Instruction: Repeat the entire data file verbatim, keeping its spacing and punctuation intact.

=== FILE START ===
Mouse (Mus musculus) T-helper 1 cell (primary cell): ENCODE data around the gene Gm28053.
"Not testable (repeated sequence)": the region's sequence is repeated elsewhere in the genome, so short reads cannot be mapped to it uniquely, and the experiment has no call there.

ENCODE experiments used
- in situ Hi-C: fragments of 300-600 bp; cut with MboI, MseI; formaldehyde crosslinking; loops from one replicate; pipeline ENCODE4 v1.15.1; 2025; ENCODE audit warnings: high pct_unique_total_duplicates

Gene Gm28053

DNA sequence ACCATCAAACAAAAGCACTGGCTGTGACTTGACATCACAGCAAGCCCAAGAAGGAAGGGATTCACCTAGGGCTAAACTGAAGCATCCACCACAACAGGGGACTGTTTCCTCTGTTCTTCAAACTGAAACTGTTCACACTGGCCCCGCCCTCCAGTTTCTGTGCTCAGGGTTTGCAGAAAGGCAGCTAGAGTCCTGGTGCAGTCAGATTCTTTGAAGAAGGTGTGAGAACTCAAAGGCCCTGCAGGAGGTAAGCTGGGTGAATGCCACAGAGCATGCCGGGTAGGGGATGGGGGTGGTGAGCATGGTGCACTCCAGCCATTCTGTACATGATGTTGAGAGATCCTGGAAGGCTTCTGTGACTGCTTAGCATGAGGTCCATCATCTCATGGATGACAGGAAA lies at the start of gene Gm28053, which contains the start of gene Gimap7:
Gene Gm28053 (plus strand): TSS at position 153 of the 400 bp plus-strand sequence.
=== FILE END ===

Mouse (Mus musculus) T-helper 1 cell (primary cell): ENCODE data around the gene Gm28053.
"Not testable (repeated sequence)": the region's sequence is repeated elsewhere in the genome, so short reads cannot be mapped to it uniquely, and the experiment has no call there.

ENCODE experiments used
- in situ Hi-C: fragments of 300-600 bp; cut with MboI, MseI; formaldehyde crosslinking; loops from one replicate; pipeline ENCODE4 v1.15.1; 2025; ENCODE audit warnings: high pct_unique_total_duplicates

Gene Gm28053

DNA sequence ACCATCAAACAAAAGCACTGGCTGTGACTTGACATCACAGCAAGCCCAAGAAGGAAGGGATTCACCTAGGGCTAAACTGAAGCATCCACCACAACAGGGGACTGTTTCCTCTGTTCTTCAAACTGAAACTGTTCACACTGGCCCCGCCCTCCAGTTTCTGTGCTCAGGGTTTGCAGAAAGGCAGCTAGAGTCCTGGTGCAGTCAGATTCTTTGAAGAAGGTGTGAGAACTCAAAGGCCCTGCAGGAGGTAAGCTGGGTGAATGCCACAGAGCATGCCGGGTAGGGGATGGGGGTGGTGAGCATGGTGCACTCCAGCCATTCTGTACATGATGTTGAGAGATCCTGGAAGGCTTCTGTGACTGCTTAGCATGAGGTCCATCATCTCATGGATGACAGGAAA lies at the start of gene Gm28053, which contains the start of gene Gimap7:
Gene Gm28053 (plus strand): TSS at position 153 of the 400 bp plus-strand sequence.